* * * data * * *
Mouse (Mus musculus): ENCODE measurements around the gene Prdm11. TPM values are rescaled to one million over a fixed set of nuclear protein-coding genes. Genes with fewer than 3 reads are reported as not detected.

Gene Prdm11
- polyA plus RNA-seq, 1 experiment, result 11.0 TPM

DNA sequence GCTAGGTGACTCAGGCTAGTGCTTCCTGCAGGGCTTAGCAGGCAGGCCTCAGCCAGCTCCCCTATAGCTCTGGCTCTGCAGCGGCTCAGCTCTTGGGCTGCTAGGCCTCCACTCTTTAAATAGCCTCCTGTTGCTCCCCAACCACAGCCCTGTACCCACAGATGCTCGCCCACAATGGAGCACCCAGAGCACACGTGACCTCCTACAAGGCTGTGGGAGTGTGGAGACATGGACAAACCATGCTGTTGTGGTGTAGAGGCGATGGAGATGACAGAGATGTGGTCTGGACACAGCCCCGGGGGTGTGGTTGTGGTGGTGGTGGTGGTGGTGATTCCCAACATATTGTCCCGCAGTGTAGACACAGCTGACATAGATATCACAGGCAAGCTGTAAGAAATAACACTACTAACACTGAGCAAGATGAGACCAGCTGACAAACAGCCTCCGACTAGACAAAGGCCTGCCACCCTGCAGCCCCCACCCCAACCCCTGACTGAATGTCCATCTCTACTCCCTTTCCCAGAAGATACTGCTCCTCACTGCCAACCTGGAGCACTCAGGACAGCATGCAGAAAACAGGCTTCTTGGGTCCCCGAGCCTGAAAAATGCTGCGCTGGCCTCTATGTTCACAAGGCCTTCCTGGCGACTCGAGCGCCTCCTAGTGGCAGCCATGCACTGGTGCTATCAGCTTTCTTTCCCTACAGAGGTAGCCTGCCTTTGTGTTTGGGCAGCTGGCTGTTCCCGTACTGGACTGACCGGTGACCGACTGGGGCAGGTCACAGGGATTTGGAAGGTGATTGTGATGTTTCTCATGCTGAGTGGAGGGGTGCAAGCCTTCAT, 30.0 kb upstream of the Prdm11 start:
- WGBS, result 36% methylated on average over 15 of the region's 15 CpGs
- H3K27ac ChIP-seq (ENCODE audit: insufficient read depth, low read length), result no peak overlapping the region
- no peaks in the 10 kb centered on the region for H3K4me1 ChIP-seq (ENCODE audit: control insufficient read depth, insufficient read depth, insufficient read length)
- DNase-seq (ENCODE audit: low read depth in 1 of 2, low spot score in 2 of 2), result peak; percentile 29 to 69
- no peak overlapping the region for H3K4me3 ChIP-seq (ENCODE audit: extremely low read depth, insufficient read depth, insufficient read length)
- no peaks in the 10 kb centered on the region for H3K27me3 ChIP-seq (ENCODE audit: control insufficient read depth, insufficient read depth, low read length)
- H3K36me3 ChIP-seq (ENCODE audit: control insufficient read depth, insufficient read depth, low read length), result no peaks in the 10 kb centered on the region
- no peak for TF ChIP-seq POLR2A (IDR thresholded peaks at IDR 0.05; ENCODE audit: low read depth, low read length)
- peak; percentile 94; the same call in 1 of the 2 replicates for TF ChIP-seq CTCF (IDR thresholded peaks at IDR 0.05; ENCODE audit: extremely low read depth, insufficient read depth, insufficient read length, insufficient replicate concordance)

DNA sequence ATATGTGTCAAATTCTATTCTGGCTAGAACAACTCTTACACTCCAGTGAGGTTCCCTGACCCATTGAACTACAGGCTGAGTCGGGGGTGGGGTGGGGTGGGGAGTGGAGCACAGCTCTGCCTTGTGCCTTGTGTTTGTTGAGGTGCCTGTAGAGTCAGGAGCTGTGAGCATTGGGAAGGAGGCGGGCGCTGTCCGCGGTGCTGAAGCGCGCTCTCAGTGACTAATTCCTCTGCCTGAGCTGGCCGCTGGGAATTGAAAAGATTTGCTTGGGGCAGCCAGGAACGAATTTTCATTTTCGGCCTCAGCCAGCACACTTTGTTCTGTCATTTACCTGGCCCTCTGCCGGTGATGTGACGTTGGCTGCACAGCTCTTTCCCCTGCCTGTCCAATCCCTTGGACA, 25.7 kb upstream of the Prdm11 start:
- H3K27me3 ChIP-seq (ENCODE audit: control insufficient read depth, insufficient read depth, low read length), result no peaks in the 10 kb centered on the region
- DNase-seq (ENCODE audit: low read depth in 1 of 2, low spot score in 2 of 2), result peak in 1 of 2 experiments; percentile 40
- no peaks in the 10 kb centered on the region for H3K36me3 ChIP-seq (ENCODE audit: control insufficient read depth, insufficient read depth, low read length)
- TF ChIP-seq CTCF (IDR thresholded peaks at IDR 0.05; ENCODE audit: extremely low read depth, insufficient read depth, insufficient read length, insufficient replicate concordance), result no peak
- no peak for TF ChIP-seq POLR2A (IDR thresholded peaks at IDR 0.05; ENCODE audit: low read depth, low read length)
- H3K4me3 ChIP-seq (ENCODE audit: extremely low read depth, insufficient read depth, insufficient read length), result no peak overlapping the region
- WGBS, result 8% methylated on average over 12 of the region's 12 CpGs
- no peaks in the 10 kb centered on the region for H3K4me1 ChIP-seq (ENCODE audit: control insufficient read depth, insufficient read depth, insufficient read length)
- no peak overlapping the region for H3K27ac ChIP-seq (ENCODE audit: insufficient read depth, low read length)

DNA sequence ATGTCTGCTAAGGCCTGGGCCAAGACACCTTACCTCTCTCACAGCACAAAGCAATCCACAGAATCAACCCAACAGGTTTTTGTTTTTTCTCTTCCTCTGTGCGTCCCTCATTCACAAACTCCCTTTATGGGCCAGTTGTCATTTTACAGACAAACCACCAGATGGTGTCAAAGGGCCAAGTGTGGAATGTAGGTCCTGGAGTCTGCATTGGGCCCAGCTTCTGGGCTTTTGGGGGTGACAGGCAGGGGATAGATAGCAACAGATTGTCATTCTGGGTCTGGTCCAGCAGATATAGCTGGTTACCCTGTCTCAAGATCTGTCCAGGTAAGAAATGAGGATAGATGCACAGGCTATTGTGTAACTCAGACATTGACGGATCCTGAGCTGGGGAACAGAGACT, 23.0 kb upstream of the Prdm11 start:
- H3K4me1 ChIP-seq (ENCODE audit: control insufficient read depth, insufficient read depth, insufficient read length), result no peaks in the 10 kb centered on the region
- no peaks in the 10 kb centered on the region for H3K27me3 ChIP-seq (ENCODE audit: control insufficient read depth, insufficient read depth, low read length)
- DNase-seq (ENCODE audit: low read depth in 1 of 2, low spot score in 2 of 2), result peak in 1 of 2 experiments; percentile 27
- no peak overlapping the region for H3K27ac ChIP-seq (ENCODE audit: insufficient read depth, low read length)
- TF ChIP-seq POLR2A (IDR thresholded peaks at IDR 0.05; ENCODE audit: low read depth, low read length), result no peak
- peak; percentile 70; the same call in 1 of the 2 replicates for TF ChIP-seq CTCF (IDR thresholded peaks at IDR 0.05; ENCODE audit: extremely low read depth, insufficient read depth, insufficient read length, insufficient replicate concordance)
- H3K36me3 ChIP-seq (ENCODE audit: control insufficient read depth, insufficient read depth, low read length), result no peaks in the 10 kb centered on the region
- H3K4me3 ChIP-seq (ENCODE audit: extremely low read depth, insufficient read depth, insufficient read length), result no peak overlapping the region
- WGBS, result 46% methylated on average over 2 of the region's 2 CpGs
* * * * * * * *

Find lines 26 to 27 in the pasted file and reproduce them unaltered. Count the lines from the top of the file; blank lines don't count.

- no peaks in the 10 kb centered on the region for H3K27me3 ChIP-seq (ENCODE audit: control insufficient read depth, insufficient read depth, low read length)
- DNase-seq (ENCODE audit: low read depth in 1 of 2, low spot score in 2 of 2), result peak in 1 of 2 experiments; percentile 27